My Matzoh Ball Soup recipe is worn and yellowed with a scrawl of notes penned in the margins, delectable adaptations, and that curious scent of lingering schmaltz is telling me it’s time.
This tattered recipe is nudging me to make my 48-hour soup in time for the Jewish holiday of Passover, which begins Friday.
Over the years Wine Country chefs have weighed in so the recipe has gone through countless iterations. I now make Matzoh Balls with fresh ginger in the mix, and I sauté onions, scallions and carrots to give the soup a hint of caramel. What’s more, I make a broth with schmaltz, that impossibly rich and textured chicken fat that makes this soup a pot of comfort, a steam bath of aromas; it completely soothes that part of you that needs a respite from the race, the howling deadlines of life.
I’m well aware that a 48-hour soup is not cost effective, from boiling the chicken to making artisan Matzoh Balls, but that doesn’t stop me from searching for the best Jewish comfort food on the market. I did a little research in Sonoma County, and if you’re hungry for comfort, here are some tasty dishes not-to-be missed. One caveat. Observant Jews wouldn’t consider some of these dishes suitable for Passover, but they are within reach and can be enjoyed throughout the year.
Matzoh Ball Soup at Bird & the Bottle
The Matzoh Ball Soup at this restaurant is exotic comfort with barbecue chicken and a Ramen broth.
“With Ramen being a big craze we combined those flavors with a traditional Matzoh Ball, made with homemade schmaltz and Korean grilled chicken,” said executive chef Mark Stark. “Chef Eric (Foster) loves Korean food, and I am intrigued by the underappreciated Jewish cuisine. Makes perfect sense.”
The $10 soup has become a signature dish, one you can always find on the menu, popular with Millennials and boomers and everyone in-between.
“I’m a big fan of food memories,” Stark said. “My first great steak, eating Tapas with my wife in Spain, sitting in a crab shack on the Chesapeake Bay eating Bluepoint Oysters and crisp soft shell crab sandwiches. Our daily goal is to recreate those memories for our guests. That’s comfort food.”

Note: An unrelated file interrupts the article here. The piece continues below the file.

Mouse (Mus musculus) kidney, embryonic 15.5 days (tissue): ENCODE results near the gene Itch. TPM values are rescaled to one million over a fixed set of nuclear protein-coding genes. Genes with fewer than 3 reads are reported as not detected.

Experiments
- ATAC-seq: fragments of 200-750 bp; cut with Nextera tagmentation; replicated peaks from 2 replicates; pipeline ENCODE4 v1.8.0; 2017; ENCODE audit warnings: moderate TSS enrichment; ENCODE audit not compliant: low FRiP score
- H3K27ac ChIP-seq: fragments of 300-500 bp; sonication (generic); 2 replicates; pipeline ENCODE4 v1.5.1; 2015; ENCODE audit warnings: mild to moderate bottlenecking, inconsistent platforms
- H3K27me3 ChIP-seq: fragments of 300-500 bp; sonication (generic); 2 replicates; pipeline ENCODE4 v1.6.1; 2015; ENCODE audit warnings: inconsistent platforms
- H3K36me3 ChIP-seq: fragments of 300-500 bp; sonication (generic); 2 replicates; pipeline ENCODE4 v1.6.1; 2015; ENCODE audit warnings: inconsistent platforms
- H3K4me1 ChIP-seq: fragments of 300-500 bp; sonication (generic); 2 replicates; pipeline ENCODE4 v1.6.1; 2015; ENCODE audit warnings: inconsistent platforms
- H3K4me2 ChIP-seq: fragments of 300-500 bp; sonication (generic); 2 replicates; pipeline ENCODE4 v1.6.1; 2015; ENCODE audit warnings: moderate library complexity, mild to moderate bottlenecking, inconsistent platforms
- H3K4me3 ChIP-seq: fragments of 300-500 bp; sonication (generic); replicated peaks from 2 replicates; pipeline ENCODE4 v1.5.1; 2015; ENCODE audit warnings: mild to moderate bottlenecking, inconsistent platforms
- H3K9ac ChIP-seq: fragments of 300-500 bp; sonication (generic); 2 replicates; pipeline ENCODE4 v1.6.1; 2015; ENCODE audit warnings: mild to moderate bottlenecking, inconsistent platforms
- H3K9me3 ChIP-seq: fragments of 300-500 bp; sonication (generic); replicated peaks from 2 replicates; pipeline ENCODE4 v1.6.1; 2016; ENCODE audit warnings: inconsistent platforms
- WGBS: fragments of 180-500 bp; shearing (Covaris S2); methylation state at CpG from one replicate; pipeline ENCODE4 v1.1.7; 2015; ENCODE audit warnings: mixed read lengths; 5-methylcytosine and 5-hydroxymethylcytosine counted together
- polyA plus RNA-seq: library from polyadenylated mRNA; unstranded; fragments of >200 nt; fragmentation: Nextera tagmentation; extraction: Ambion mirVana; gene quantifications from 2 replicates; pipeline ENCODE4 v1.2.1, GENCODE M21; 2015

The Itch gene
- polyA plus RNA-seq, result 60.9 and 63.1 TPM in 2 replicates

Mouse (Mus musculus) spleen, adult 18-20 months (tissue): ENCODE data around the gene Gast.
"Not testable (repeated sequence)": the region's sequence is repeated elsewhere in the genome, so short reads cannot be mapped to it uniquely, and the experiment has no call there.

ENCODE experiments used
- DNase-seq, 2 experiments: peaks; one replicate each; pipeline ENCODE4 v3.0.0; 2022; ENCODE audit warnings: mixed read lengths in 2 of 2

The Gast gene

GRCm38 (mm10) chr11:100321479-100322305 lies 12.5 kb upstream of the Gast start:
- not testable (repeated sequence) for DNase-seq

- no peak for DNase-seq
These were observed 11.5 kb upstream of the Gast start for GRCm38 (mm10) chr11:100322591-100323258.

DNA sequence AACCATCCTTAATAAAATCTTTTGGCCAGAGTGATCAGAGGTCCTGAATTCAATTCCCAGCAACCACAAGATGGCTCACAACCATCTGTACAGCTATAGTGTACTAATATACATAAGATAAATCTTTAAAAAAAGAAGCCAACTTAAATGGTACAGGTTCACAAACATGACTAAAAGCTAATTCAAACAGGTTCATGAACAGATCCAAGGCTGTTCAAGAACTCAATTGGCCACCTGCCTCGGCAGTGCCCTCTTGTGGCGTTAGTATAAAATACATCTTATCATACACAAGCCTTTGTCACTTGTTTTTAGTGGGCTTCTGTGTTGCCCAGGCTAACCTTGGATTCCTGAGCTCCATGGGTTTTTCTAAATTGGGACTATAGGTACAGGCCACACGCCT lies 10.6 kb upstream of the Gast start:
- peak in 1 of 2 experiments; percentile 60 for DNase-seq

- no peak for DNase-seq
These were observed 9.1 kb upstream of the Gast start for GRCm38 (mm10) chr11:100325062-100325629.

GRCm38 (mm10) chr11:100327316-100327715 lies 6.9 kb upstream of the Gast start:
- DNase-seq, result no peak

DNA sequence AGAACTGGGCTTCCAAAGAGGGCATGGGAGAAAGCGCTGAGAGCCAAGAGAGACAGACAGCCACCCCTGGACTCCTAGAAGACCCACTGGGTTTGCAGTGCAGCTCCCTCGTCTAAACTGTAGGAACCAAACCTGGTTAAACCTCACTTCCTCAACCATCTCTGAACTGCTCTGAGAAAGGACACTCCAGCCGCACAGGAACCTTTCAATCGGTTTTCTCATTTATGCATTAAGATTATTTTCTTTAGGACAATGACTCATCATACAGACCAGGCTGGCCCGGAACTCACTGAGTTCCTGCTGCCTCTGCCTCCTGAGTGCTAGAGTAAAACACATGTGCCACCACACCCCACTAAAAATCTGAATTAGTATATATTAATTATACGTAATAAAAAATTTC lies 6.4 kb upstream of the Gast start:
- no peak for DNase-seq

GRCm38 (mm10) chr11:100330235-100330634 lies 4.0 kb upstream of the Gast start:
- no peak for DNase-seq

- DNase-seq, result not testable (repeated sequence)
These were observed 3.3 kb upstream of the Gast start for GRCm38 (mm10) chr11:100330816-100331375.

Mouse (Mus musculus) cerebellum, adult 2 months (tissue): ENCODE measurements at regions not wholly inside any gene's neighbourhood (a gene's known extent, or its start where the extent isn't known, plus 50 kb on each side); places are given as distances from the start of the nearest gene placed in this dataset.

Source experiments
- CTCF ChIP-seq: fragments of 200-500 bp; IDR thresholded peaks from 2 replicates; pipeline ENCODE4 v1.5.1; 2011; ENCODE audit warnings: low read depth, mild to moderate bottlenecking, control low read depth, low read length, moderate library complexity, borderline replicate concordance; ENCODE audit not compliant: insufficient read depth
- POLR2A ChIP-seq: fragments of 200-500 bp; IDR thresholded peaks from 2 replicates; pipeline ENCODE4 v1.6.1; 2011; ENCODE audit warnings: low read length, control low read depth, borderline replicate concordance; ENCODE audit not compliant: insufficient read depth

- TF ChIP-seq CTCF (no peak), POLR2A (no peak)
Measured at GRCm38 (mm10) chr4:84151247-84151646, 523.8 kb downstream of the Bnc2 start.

Hot Pastrami Sandwich at Mac’s Deli & Cafe
At this casual deli in downtown Santa Rosa, a hot pastrami and Swiss cheese on grilled Rye is a regular on the menu. And owner Toraj Soltani knows just how to dish up comfort.
“We slice the pastrami thin and hold it in a steam box, so the fat generally melts and it gets juicy,” he said. “We get our corned beef and pastrami from Chicago and we feel it’s the best in town.”
The sandwich, priced at $9.95, is a hit with a generous slab of hot pastrami stacked high and a kosher pickle on the side.
Latke at Forestville’s Backyard
You can step inside this Forestville restaurant and taste a latke with a Sonoma County twist, a unique creation that sidesteps that traditional starchy potato.
“Sometimes we do an heirloom carrot and celery root latke,” said chef Daniel Kedan. “But other times, like in the summertime when there’s an abundance of summer squash, we have a summer squash latke.”
The Backyard version of latkes, at $12, supports the local farms of Sonoma County, Kedan said. The chef sources local vegetables, and instead of serving the dish with a traditional dollop of sour cream, he opts for preserved fruit like Gravenstein apples.